Design software as a long running process

Relying on restarts is bad software craftsmanship

I had an interesting discussion today about the differences between writing a Windows service in .NET and an ASP.NET web application. Somebody made a comment that Windows services were harder to write because you need to make sure you deal with memory properly in order to avoid memory leaks, whereas you didn't need to do this with an ASP.NET web application. In short, the perception was that Windows services are long running processes and that ASP.NET applications running under IIS aren't. There are several things to pick up on here.

First of all, .NET (like Java) is a managed platform that does its own garbage collection so you don't need to worry about explicitly allocating and disposing memory. Unless you're integrating with unmanaged code (e.g. older DLLs, COM objects, other native code, etc) you don't generally need to worry about low-level memory allocation.

Memory leaks *are* something that you need to worry about though and they're really easy to cause in .NET or Java applications. All you need to do is cache lots of data in static references, not dispose of resources you are using, etc. You're not really "leaking" memory, you're just storing it away somewhere and never reusing it again. If you're interested in this topic, InfoQ published a good article today called Dealing with Memory Leaks in .NET that digs into this some more.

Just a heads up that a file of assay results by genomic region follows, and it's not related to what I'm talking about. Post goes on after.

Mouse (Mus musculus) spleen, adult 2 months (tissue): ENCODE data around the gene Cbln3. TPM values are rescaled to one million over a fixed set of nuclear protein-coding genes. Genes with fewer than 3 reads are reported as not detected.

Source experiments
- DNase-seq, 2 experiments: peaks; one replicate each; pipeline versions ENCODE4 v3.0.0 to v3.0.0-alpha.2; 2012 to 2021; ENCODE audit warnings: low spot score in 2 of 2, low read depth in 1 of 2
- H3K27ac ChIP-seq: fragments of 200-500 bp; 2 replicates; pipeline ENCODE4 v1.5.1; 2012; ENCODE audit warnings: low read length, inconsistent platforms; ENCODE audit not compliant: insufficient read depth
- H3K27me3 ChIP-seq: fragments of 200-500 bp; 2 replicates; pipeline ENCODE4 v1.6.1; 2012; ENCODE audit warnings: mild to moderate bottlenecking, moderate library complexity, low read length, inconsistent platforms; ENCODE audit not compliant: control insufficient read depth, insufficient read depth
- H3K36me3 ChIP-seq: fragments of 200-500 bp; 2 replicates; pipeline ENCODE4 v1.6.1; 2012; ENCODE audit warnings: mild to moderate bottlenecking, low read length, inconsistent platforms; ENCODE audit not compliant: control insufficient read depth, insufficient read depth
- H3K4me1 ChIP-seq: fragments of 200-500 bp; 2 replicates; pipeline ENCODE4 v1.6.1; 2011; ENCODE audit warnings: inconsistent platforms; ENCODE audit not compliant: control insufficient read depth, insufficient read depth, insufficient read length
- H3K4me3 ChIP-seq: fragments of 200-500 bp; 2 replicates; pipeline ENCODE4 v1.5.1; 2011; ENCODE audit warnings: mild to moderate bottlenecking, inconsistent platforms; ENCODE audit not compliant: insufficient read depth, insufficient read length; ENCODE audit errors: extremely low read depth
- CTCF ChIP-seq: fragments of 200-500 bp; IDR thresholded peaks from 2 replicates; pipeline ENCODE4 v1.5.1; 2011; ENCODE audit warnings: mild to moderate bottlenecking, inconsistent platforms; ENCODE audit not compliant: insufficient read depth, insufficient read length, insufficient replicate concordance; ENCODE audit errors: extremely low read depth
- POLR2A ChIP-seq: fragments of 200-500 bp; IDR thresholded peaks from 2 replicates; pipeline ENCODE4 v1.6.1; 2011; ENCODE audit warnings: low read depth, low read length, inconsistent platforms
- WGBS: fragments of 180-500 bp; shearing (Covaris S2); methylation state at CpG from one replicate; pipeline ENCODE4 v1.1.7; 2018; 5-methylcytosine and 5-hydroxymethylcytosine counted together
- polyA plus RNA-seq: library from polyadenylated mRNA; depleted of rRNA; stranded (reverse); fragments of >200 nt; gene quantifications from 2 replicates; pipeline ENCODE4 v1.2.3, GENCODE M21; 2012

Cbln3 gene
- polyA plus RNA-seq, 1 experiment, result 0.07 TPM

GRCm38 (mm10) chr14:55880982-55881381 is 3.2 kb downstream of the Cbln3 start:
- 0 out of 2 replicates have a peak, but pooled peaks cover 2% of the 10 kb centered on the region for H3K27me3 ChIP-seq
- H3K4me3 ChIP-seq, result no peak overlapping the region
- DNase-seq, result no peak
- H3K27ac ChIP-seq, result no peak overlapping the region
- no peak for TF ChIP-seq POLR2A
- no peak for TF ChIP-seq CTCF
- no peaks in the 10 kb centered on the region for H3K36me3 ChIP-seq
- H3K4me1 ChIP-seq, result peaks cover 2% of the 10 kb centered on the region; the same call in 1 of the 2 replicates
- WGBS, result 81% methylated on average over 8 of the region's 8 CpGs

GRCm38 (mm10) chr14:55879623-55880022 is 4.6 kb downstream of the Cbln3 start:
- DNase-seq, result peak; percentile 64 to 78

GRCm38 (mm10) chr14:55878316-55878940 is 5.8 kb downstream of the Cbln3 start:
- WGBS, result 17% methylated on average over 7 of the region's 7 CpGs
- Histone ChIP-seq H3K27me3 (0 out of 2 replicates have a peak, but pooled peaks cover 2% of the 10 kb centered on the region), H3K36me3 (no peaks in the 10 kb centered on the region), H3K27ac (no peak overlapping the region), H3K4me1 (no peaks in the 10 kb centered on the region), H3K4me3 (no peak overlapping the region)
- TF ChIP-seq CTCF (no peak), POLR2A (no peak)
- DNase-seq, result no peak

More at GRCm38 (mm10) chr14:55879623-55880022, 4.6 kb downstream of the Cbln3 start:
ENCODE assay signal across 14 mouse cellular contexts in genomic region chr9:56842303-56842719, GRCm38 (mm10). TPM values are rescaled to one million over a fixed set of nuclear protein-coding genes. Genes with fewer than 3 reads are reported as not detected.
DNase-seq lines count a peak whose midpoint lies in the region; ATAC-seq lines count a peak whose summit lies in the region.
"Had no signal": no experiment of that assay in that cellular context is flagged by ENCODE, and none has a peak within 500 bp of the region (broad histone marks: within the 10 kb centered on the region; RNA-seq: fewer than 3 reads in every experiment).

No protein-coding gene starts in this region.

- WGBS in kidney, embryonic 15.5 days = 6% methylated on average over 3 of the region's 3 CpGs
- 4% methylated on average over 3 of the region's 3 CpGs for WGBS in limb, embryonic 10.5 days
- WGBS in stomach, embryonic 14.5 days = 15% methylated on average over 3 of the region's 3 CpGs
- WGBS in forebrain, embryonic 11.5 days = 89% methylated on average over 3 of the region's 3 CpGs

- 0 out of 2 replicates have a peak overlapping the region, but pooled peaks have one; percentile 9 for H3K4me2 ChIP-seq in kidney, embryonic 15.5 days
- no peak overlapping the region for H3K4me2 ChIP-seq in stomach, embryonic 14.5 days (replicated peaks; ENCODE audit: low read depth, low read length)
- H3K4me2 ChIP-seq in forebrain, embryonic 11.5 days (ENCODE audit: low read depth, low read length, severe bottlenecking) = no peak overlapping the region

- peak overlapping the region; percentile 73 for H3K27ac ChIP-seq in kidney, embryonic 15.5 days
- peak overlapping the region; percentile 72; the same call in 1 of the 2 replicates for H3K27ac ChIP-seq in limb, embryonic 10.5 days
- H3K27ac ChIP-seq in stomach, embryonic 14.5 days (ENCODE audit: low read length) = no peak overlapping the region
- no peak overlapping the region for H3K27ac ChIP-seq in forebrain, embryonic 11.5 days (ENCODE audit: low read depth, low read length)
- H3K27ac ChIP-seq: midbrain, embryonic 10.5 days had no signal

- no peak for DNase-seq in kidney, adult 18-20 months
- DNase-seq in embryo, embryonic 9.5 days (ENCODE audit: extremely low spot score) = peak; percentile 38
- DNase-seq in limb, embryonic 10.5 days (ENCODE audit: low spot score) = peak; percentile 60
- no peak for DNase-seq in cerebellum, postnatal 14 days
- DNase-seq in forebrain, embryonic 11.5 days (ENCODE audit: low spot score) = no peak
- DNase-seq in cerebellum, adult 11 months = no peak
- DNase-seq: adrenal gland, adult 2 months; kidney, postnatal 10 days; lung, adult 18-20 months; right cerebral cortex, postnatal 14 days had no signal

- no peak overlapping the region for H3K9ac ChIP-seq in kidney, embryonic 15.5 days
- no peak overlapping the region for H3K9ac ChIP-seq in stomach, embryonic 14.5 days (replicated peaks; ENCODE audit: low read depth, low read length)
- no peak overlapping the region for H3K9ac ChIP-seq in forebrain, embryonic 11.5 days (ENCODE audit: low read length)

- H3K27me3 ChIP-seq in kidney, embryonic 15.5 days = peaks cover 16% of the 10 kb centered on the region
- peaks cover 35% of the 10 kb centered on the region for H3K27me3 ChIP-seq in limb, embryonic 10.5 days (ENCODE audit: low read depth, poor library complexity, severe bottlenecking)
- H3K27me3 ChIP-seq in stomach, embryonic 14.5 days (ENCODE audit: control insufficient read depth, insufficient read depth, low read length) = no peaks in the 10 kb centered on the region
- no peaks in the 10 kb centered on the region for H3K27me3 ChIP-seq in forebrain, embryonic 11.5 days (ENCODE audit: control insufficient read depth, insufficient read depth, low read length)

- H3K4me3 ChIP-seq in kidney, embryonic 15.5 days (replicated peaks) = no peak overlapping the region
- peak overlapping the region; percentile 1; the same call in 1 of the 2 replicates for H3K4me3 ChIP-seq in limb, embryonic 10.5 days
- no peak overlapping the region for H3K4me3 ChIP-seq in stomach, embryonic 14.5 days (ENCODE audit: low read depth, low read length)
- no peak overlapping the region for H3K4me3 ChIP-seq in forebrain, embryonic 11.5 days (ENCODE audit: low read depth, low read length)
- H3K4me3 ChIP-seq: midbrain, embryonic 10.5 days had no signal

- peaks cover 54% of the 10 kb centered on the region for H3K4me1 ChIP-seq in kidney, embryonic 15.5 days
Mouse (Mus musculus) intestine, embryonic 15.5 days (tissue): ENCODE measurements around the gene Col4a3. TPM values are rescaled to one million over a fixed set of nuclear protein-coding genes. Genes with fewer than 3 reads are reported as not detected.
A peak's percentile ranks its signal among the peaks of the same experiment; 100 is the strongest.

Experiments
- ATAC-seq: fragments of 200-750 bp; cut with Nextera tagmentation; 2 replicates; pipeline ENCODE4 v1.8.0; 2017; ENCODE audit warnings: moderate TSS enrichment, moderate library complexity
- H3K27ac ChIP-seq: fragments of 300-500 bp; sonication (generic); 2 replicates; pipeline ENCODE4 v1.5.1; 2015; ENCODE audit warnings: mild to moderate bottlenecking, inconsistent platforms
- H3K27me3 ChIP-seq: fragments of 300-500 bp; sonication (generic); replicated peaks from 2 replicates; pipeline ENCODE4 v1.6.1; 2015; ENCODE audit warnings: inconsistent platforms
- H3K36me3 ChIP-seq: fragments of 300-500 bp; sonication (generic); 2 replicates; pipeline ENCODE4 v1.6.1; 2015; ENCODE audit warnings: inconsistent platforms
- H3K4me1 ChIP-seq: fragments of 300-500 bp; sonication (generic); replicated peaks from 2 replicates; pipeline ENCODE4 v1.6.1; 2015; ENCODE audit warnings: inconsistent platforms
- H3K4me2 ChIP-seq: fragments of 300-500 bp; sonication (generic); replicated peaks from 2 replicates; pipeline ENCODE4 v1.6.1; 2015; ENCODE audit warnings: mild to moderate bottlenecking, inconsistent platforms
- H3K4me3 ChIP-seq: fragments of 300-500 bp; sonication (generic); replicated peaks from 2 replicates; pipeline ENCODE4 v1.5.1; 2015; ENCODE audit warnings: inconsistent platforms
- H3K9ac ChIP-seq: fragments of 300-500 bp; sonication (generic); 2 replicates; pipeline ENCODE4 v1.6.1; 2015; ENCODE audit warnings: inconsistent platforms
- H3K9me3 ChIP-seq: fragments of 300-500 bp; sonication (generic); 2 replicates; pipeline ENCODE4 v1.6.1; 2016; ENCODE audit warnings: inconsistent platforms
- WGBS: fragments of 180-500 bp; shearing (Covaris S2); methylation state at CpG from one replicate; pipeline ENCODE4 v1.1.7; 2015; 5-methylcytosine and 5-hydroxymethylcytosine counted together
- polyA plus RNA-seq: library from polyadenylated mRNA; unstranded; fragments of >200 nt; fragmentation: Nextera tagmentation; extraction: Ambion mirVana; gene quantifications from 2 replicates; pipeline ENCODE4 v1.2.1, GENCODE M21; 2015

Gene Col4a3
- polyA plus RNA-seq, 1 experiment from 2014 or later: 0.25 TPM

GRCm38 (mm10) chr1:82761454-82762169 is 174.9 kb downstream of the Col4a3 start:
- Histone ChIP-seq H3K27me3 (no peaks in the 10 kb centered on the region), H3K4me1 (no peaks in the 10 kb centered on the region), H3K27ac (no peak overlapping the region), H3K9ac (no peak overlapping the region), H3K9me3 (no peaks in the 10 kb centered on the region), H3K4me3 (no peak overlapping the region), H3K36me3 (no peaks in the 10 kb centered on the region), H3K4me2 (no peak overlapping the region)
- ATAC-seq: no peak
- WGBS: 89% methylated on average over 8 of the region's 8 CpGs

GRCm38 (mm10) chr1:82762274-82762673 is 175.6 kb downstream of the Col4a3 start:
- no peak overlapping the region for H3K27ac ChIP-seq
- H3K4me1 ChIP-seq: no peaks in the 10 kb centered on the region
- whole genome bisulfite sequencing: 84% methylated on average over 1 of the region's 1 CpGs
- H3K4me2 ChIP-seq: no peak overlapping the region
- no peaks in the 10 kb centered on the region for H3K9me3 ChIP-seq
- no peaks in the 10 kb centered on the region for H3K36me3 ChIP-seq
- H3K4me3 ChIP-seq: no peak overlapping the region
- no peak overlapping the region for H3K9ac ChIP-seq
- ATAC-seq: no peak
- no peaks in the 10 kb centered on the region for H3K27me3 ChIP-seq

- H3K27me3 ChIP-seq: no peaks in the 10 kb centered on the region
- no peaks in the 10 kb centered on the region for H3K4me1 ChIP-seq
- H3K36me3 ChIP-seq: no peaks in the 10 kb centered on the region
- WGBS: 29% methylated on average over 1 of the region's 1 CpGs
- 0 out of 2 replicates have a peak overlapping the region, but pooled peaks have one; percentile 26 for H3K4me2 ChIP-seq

The thing that I found the most surprising is the difference in how Windows services and ASP.NET applications are often viewed. A Windows service is clearly a long running process because once it's up and running, that's it until it gets restarted manually or from a system reboot. With a Windows service, any memory leak will start to become very obvious as the system slowly grinds to a halt and it's this that caused the comment about Windows services being harder to write. For some reason, ASP.NET applications aren't necessarily perceived as long running processes. With my Java background, I find this odd and several times people have mentioned that they rely on AppDomain recycling in IIS to prevent their applications from consuming too much memory. AppDomain recycling is essentially the same as what happens when you hot-deploy a web application on a Java EE server - drop the classloader and plug-in a new one to reload everything from a fresh state. For a moment then, let's think about what happens when an AppDomain behind an ASP.NET application is recycled in IIS (there's a much more detailed explanation here).